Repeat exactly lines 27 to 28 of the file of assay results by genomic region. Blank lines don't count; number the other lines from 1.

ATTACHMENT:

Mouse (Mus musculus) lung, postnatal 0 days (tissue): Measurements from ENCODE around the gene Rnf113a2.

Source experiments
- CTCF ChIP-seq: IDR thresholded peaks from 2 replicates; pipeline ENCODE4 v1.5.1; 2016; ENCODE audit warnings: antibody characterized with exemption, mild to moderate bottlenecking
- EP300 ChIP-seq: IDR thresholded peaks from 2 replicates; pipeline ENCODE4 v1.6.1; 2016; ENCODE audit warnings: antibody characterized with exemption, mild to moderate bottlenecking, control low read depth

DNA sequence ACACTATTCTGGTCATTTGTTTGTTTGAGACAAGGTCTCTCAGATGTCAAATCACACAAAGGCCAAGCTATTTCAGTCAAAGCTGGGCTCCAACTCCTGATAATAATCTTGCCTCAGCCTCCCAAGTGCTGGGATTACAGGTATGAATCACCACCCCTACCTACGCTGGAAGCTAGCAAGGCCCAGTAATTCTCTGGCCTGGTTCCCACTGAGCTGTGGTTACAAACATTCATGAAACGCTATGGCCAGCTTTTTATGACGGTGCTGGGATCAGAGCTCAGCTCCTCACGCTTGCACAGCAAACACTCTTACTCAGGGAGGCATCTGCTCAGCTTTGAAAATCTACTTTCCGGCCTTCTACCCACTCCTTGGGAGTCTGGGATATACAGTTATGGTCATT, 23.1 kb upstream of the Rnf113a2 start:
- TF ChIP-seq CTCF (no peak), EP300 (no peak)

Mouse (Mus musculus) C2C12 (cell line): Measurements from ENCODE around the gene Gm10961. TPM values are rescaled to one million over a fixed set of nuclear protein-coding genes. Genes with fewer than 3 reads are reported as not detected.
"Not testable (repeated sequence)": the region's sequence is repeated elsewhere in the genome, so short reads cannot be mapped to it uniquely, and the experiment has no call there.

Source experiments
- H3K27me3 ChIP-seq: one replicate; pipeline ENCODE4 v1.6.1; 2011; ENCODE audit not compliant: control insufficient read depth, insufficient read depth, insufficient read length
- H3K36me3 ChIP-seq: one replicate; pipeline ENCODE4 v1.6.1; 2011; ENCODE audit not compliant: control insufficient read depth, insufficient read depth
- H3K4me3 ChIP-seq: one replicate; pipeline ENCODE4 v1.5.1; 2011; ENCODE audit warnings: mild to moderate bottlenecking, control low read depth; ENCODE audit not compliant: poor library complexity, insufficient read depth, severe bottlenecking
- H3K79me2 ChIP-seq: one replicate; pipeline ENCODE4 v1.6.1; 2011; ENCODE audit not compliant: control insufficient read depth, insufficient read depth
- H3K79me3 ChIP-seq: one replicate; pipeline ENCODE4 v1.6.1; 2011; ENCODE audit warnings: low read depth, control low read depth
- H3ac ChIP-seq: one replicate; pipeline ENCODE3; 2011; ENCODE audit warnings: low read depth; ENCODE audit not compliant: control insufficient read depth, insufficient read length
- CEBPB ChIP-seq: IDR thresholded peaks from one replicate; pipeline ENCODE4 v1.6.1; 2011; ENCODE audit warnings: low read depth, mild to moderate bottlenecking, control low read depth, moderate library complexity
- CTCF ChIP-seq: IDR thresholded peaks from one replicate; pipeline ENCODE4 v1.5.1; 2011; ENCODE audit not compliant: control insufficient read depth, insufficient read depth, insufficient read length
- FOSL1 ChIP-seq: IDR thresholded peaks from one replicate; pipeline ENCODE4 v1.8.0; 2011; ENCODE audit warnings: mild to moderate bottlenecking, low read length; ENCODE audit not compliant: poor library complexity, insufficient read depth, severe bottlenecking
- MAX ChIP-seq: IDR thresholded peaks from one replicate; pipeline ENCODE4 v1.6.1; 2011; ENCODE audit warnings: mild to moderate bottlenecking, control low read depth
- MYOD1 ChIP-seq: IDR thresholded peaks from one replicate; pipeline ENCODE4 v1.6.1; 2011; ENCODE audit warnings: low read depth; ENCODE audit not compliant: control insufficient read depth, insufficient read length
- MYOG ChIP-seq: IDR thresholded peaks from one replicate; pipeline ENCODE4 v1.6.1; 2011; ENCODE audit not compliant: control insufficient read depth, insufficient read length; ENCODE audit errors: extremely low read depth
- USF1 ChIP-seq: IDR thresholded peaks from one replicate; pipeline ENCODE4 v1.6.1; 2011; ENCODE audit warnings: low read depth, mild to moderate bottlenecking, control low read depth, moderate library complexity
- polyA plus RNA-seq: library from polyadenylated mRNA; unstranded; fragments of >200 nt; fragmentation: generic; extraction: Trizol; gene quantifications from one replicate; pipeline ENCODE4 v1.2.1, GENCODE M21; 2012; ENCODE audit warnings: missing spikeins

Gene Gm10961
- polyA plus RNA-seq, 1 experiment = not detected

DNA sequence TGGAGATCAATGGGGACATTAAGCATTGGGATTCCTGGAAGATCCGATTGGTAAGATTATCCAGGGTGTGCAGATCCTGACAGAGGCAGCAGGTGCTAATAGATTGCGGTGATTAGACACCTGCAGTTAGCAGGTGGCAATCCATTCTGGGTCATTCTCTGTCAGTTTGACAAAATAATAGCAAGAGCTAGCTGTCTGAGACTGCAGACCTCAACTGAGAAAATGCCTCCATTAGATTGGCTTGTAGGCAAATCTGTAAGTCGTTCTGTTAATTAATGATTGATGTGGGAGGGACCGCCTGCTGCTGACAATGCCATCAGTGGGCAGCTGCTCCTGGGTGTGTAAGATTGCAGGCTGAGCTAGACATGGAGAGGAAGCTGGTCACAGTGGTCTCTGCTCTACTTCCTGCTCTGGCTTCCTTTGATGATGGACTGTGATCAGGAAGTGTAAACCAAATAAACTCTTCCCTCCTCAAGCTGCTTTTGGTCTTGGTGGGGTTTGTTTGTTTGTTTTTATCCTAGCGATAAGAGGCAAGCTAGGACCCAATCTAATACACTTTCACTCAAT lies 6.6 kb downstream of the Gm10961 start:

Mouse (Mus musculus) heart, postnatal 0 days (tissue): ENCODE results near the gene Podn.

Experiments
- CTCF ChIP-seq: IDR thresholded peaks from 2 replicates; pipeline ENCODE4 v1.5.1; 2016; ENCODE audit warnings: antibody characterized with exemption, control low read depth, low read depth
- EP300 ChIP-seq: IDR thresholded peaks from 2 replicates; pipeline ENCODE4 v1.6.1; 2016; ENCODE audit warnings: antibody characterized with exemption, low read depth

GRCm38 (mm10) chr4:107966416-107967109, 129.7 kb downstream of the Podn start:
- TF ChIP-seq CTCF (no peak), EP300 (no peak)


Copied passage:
Mouse (Mus musculus) heart, postnatal 0 days (tissue): ENCODE results near the gene Podn.

Experiments